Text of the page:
US giant commits to greenhouse gas cuts
The footwear, apparel and equipment giant Nike has committed to reducing greenhouse gas emissions significantly across its operations worldwide.
Through a new memorandum of understanding with the World Wildlife Fund (WWF) and the Center for Energy & Climate Solutions, Nike Inc. has promised to cut emissions of CO2 by 13% below 1998 levels by the end of 2005, and says it will also measure emissions from its 750 contracted manufacturing and shipping operations with the intent to ultimately reduce these. The reductions will be made through the Climate Savers programme, where WWF and the Center for Energy & Climate Solutions work with companies to pursue practical activities that reduce emissions of greenhouse gases and achieve energy efficiency goals.
Nike has set itself the following targets:
- to reduce CO2 emissions from business travel and Nike owned facilities and services 13% below 1998 levels by the end of 2005, through pursuing energy conservation projects, purchasing green power and investing in community energy efficiency projects;
- to create baselines for the company’s major subcontracted footwear and apparel manufacturing facilities by year-end 2003, investigating, evaluating and distributing best practices to its major subcontracted manufacturing facilities, with an emissions reduction strategy for these facilities to be determined in 2005;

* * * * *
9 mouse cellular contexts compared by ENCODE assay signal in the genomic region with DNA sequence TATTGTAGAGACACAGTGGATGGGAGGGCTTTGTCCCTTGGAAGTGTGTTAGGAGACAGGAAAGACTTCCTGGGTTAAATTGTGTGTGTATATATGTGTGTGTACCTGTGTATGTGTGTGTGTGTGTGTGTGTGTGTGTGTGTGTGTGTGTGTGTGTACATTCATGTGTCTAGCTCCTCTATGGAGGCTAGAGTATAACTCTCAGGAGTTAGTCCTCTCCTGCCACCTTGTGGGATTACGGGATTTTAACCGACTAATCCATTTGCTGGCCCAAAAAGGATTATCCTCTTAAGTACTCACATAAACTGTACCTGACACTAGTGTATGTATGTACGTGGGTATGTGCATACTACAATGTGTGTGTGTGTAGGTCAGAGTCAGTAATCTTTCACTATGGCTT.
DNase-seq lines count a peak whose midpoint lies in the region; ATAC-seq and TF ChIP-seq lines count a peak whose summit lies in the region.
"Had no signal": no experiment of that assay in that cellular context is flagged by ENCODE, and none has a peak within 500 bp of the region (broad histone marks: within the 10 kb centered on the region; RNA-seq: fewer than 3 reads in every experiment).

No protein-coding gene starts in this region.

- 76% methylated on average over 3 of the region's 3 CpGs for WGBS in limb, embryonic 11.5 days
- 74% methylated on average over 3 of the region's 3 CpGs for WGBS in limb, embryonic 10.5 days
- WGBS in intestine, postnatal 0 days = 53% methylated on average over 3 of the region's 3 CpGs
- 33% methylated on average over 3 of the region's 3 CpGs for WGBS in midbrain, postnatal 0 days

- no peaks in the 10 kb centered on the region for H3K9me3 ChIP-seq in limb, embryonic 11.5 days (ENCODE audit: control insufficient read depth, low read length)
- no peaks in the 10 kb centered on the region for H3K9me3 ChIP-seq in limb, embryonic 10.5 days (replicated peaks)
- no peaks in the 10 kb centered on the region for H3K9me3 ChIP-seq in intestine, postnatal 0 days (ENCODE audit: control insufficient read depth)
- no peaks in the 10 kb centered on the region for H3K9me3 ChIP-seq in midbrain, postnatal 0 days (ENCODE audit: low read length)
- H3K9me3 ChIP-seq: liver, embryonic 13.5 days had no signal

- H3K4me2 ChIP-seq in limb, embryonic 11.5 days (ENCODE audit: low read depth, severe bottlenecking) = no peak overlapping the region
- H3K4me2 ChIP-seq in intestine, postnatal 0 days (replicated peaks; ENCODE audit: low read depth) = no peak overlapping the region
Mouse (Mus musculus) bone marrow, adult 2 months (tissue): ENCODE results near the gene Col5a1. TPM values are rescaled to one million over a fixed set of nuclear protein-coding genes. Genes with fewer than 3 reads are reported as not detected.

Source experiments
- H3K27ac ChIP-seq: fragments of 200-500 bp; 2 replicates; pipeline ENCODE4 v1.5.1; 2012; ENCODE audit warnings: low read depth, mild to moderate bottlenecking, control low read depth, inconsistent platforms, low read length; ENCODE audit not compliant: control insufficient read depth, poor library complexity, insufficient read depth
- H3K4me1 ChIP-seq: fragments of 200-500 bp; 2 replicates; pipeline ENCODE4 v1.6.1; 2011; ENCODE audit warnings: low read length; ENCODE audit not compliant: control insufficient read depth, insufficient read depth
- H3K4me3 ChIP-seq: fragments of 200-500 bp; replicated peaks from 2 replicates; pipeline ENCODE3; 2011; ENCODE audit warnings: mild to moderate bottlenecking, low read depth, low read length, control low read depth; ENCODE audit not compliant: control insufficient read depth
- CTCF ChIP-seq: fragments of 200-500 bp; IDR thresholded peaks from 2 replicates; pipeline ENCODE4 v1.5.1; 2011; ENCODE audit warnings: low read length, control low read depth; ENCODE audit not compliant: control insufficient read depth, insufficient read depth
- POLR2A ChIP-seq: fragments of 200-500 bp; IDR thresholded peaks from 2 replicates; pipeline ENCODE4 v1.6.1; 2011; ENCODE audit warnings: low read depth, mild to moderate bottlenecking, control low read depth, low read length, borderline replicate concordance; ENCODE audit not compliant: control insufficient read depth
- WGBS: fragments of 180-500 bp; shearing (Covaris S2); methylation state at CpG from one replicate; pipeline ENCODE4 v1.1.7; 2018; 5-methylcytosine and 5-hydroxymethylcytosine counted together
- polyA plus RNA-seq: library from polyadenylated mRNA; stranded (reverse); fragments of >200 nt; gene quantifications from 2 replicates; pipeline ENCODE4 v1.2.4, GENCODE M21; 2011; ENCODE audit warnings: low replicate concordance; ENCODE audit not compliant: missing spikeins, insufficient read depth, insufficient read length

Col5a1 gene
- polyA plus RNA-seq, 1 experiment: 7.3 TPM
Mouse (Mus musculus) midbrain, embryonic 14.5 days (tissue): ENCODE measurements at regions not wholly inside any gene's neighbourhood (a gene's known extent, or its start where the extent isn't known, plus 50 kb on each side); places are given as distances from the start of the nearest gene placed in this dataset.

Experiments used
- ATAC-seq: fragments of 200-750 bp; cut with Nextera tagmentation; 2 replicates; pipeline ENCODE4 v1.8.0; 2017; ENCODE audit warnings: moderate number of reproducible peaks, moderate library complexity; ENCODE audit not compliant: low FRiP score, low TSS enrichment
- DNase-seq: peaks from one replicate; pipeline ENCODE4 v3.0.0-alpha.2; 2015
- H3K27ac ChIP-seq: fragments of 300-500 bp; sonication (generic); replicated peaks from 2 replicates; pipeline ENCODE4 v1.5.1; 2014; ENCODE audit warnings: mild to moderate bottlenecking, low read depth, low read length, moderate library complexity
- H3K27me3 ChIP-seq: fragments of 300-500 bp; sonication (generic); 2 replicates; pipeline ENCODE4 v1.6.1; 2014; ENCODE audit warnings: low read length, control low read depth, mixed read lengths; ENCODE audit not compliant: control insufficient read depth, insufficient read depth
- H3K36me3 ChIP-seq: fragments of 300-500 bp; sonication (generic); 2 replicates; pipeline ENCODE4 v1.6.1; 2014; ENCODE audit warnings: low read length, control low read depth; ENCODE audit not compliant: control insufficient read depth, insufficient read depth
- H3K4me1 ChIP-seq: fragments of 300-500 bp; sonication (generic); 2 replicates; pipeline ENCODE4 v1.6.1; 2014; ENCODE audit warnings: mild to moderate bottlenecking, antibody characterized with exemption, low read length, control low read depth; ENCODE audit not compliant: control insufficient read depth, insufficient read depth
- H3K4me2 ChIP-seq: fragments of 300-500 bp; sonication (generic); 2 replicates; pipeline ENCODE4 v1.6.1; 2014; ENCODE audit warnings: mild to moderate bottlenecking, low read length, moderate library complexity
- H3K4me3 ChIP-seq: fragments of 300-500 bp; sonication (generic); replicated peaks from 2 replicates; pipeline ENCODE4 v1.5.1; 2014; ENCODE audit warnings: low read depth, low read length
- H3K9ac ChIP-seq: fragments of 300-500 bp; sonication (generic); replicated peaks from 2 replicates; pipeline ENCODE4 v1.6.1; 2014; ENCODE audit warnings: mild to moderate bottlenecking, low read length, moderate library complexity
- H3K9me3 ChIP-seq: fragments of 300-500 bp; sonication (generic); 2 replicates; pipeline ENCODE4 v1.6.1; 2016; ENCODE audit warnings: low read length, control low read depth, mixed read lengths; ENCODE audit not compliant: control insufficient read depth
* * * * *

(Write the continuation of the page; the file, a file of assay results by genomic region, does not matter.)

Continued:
- to examine Nike’s supply chain, from packaging to mode of transportation, for opportunities to improve logistics efficiency and reduce emissions from supply chain activities; and
- to continue progress to eliminate sulphur hexafluoride, committing to complete elimination by June 2003.
“Our partnership with World Wildlife Fund and the Center for Energy & Climate Solutions demonstrates Nike’s strong belief and support for responsible environmental action,” said Sarah Severn, Director of Sustainable Development at Nike. “We take very seriously the effects of climate change on our planet. Nike’s reduction of greenhouse gas emissions will illustrate how environmental strategies can align with business goals and will hopefully inspire more businesses to address climate change.”
“With approximately 750 contract factories worldwide manufacturing its products and employing some 500,000 people, Nike’s commitment to measure and reduce greenhouse gases is significant,” said Dr. Joseph Romm, director of the Center for Energy & Climate Solutions. “The Climate Savers program has tremendous potential to mitigate climate change through the combined efforts of its present participants, including IBM, Johnson & Johnson and Polaroid, as well as future participants.”
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